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FORUMS Photography Talk by Genre Macro Talk
Thread started 20 Feb 2016 (Saturday) 01:49
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Focus Stacking Inspiration

 
Dalantech
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Post has been last edited over 1 year ago by Dalantech. 4 edits done in total.
Feb 20, 2016 01:49 |  #1

For those of you who like to get all the dents and cracks here's some inspiration for you.

Yousef Al Alhabshi (external link) recently made the cover in the Arabic version of National Geographic magazine. I've been following his work on Deviant Art for quite some time and what wins me over about his images is the light and the composition. The detail is just icing on an already tasty cake, so to speak.

I like the photos taken by Andrea Hallgass (external link) because they too are well lit and composed. He shoots both in the field and in the studio, and has separate rigs for both.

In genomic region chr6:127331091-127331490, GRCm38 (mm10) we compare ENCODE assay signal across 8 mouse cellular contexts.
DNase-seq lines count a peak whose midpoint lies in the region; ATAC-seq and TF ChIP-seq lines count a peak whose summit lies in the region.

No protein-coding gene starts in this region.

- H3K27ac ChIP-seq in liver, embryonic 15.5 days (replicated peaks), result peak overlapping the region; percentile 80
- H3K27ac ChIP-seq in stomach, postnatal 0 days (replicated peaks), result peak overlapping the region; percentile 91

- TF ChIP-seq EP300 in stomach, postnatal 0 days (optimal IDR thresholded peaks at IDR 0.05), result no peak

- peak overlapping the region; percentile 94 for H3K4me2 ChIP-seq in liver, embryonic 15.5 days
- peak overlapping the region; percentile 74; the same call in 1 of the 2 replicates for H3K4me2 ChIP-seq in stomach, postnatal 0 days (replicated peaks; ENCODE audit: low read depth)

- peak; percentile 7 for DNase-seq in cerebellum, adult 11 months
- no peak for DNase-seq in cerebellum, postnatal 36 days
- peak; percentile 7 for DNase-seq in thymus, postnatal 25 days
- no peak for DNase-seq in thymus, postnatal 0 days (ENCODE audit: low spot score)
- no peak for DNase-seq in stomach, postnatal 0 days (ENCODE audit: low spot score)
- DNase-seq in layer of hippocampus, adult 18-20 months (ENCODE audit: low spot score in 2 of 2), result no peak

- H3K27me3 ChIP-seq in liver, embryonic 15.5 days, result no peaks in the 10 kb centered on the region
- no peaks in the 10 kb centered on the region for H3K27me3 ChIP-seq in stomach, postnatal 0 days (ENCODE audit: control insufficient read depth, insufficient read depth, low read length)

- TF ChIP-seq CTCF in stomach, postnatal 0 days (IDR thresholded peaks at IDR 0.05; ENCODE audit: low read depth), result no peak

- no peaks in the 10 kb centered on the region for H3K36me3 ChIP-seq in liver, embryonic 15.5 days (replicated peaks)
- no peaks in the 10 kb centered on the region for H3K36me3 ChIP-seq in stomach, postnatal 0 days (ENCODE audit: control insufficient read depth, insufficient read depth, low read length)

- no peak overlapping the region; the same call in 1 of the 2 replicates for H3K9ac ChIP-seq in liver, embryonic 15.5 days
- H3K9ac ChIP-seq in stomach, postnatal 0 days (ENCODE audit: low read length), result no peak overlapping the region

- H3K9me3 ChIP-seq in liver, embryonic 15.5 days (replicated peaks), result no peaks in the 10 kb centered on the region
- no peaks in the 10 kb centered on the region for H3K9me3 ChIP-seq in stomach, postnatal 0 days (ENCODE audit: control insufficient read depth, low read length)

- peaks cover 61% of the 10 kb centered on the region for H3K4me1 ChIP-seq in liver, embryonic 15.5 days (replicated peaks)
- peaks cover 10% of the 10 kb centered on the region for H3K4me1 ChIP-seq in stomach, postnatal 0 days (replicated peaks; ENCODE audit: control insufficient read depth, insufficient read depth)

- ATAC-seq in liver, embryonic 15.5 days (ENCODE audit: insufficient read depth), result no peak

Most of you probably know John Hallmen (external link) but just in case I'll add him here as well. I really like his use of natural light because it's not dead even. Our brains are wired to process out of focus areas and shadows to determine the dimensions of an object, and with everything in focus and evenly lit it's easy for an image to look flat. Even though John gets a lot of depth in his images they don't look flat due to his use of light and shadow. He even worked out a way to deal with motion in post (external link) that might help some of you with uncooperative subjects.


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EKOEPP
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Feb 20, 2016 08:32 |  #2

Thanks! THAT IS inspiring


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medd63
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Post has been edited over 1 year ago by medd63.
Feb 20, 2016 08:49 |  #3

Awesome images.

I don't understand how to focus stack a LIVE animal. :(


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EKOEPP
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Feb 20, 2016 09:18 |  #4

medd63 wrote in post #17905556 (external link)
Awesome images.

I don't understand how to focus stack a LIVE animal. :(


Yeah, I think most of these were destroyed for the pics.

I know some insects are very stationary like my ghost mantis so its possible. Im going to give it a shot